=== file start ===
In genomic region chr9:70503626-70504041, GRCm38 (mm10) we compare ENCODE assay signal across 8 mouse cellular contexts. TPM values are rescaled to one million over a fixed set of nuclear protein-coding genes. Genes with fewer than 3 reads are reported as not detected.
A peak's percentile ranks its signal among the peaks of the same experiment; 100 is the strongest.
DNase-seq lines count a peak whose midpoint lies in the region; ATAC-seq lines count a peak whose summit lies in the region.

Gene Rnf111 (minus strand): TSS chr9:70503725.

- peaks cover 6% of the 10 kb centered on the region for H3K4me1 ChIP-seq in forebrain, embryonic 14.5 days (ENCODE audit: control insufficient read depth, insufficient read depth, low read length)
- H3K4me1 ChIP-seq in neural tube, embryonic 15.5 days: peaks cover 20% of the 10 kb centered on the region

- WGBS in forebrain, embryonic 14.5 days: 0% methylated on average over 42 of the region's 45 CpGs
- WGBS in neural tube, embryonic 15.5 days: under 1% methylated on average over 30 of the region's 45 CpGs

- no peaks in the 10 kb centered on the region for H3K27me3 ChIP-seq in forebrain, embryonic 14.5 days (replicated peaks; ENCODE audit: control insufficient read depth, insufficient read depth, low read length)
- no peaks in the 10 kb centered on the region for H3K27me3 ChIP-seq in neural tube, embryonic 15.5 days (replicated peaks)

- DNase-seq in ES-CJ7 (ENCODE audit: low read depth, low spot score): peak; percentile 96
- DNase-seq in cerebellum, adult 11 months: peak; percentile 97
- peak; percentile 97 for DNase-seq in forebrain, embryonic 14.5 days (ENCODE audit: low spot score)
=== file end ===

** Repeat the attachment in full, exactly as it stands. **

In genomic region chr9:70503626-70504041, GRCm38 (mm10) we compare ENCODE assay signal across 8 mouse cellular contexts. TPM values are rescaled to one million over a fixed set of nuclear protein-coding genes. Genes with fewer than 3 reads are reported as not detected.
A peak's percentile ranks its signal among the peaks of the same experiment; 100 is the strongest.
DNase-seq lines count a peak whose midpoint lies in the region; ATAC-seq lines count a peak whose summit lies in the region.

Gene Rnf111 (minus strand): TSS chr9:70503725.

- peaks cover 6% of the 10 kb centered on the region for H3K4me1 ChIP-seq in forebrain, embryonic 14.5 days (ENCODE audit: control insufficient read depth, insufficient read depth, low read length)
- H3K4me1 ChIP-seq in neural tube, embryonic 15.5 days: peaks cover 20% of the 10 kb centered on the region

- WGBS in forebrain, embryonic 14.5 days: 0% methylated on average over 42 of the region's 45 CpGs
- WGBS in neural tube, embryonic 15.5 days: under 1% methylated on average over 30 of the region's 45 CpGs

- no peaks in the 10 kb centered on the region for H3K27me3 ChIP-seq in forebrain, embryonic 14.5 days (replicated peaks; ENCODE audit: control insufficient read depth, insufficient read depth, low read length)
- no peaks in the 10 kb centered on the region for H3K27me3 ChIP-seq in neural tube, embryonic 15.5 days (replicated peaks)

- DNase-seq in ES-CJ7 (ENCODE audit: low read depth, low spot score): peak; percentile 96
- DNase-seq in cerebellum, adult 11 months: peak; percentile 97
- peak; percentile 97 for DNase-seq in forebrain, embryonic 14.5 days (ENCODE audit: low spot score)